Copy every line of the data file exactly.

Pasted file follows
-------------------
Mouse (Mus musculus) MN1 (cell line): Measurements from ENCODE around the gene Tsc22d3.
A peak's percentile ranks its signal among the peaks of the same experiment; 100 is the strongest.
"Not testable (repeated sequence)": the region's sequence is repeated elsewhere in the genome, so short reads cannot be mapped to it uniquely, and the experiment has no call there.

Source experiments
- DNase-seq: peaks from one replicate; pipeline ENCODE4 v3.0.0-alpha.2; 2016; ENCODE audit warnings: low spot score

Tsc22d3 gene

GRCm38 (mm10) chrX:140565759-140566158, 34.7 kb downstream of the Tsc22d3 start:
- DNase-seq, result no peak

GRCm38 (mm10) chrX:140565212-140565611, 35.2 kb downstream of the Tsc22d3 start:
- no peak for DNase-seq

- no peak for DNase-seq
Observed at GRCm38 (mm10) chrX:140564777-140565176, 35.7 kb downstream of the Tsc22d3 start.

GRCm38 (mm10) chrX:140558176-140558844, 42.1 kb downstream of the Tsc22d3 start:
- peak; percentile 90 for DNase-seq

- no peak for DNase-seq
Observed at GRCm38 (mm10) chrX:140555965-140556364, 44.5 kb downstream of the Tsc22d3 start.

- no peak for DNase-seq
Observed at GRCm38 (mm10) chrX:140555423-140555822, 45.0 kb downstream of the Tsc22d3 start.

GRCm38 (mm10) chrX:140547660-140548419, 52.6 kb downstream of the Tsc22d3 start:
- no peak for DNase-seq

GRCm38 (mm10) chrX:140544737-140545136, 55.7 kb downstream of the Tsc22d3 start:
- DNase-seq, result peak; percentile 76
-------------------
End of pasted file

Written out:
Mouse (Mus musculus) MN1 (cell line): Measurements from ENCODE around the gene Tsc22d3.
A peak's percentile ranks its signal among the peaks of the same experiment; 100 is the strongest.
"Not testable (repeated sequence)": the region's sequence is repeated elsewhere in the genome, so short reads cannot be mapped to it uniquely, and the experiment has no call there.

Source experiments
- DNase-seq: peaks from one replicate; pipeline ENCODE4 v3.0.0-alpha.2; 2016; ENCODE audit warnings: low spot score

Tsc22d3 gene

GRCm38 (mm10) chrX:140565759-140566158, 34.7 kb downstream of the Tsc22d3 start:
- DNase-seq, result no peak

GRCm38 (mm10) chrX:140565212-140565611, 35.2 kb downstream of the Tsc22d3 start:
- no peak for DNase-seq

- no peak for DNase-seq
Observed at GRCm38 (mm10) chrX:140564777-140565176, 35.7 kb downstream of the Tsc22d3 start.

GRCm38 (mm10) chrX:140558176-140558844, 42.1 kb downstream of the Tsc22d3 start:
- peak; percentile 90 for DNase-seq

- no peak for DNase-seq
Observed at GRCm38 (mm10) chrX:140555965-140556364, 44.5 kb downstream of the Tsc22d3 start.

- no peak for DNase-seq
Observed at GRCm38 (mm10) chrX:140555423-140555822, 45.0 kb downstream of the Tsc22d3 start.

GRCm38 (mm10) chrX:140547660-140548419, 52.6 kb downstream of the Tsc22d3 start:
- no peak for DNase-seq

GRCm38 (mm10) chrX:140544737-140545136, 55.7 kb downstream of the Tsc22d3 start:
- DNase-seq, result peak; percentile 76